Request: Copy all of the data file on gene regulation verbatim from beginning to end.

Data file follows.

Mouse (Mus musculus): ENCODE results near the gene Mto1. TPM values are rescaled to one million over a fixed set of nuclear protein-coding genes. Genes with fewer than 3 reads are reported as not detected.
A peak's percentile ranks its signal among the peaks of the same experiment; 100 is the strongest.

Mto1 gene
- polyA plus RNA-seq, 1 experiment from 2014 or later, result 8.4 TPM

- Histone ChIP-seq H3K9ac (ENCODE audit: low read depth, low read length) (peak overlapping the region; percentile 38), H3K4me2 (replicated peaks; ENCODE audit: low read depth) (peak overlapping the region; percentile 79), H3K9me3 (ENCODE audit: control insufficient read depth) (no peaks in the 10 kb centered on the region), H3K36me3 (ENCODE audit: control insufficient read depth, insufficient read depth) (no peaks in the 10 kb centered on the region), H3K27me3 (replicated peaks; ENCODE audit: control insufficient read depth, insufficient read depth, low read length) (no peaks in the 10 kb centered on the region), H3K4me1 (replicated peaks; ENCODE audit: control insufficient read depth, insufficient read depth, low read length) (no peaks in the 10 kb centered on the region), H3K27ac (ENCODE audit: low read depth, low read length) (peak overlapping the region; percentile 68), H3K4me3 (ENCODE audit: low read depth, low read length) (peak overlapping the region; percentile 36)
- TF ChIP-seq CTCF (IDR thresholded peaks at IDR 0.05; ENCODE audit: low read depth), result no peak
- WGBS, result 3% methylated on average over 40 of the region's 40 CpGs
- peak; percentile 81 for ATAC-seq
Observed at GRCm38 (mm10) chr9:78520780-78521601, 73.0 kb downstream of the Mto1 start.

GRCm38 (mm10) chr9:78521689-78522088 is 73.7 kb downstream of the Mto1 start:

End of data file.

Mouse (Mus musculus): ENCODE results near the gene Mto1. TPM values are rescaled to one million over a fixed set of nuclear protein-coding genes. Genes with fewer than 3 reads are reported as not detected.
A peak's percentile ranks its signal among the peaks of the same experiment; 100 is the strongest.

Mto1 gene
- polyA plus RNA-seq, 1 experiment from 2014 or later, result 8.4 TPM

- Histone ChIP-seq H3K9ac (ENCODE audit: low read depth, low read length) (peak overlapping the region; percentile 38), H3K4me2 (replicated peaks; ENCODE audit: low read depth) (peak overlapping the region; percentile 79), H3K9me3 (ENCODE audit: control insufficient read depth) (no peaks in the 10 kb centered on the region), H3K36me3 (ENCODE audit: control insufficient read depth, insufficient read depth) (no peaks in the 10 kb centered on the region), H3K27me3 (replicated peaks; ENCODE audit: control insufficient read depth, insufficient read depth, low read length) (no peaks in the 10 kb centered on the region), H3K4me1 (replicated peaks; ENCODE audit: control insufficient read depth, insufficient read depth, low read length) (no peaks in the 10 kb centered on the region), H3K27ac (ENCODE audit: low read depth, low read length) (peak overlapping the region; percentile 68), H3K4me3 (ENCODE audit: low read depth, low read length) (peak overlapping the region; percentile 36)
- TF ChIP-seq CTCF (IDR thresholded peaks at IDR 0.05; ENCODE audit: low read depth), result no peak
- WGBS, result 3% methylated on average over 40 of the region's 40 CpGs
- peak; percentile 81 for ATAC-seq
Observed at GRCm38 (mm10) chr9:78520780-78521601, 73.0 kb downstream of the Mto1 start.

GRCm38 (mm10) chr9:78521689-78522088 is 73.7 kb downstream of the Mto1 start: